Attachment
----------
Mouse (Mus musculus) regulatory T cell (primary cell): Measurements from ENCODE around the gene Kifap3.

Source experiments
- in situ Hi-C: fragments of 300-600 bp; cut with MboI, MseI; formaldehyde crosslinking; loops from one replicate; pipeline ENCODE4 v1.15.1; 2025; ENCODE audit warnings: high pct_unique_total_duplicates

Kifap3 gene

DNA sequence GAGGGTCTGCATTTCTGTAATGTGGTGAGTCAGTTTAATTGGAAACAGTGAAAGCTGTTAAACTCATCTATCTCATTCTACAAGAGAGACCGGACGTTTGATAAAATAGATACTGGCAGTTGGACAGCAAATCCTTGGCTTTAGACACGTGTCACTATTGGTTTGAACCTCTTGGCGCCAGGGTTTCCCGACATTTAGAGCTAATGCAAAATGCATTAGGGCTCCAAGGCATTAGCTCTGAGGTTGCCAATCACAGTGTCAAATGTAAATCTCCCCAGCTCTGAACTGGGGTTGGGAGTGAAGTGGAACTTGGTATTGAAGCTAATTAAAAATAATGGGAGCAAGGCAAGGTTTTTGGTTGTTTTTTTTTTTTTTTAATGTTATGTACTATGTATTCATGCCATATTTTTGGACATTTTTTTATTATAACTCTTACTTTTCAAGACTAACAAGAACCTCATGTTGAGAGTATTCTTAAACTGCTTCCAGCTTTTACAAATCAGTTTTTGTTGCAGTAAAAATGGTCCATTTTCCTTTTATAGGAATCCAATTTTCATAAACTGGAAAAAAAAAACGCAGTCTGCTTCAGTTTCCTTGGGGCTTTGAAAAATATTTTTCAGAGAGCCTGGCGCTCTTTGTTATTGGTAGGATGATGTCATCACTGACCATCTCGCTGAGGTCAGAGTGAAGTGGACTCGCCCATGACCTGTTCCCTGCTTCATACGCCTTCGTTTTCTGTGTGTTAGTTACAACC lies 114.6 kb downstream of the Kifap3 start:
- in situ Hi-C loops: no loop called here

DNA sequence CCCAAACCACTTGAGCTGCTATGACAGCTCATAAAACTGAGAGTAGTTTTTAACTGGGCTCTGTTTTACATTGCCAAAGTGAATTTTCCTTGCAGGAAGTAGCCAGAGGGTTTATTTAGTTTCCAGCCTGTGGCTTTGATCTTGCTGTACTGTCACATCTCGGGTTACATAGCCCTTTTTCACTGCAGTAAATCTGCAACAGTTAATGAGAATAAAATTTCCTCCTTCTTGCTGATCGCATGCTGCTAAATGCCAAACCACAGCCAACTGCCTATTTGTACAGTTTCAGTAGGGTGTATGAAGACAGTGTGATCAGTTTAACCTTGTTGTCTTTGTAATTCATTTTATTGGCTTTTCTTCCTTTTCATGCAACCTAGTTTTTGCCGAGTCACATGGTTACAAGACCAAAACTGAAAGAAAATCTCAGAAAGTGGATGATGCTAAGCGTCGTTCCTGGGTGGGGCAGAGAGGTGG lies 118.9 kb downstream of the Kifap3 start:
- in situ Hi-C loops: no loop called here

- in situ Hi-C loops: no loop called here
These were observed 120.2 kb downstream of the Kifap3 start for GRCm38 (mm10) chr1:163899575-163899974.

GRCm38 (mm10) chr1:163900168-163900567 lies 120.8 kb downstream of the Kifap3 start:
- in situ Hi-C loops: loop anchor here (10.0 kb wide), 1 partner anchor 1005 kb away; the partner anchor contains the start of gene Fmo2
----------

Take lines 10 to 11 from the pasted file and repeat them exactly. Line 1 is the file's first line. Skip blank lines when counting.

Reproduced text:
These were observed 120.2 kb downstream of the Kifap3 start for GRCm38 (mm10) chr1:163899575-163899974.

GRCm38 (mm10) chr1:163900168-163900567 lies 120.8 kb downstream of the Kifap3 start: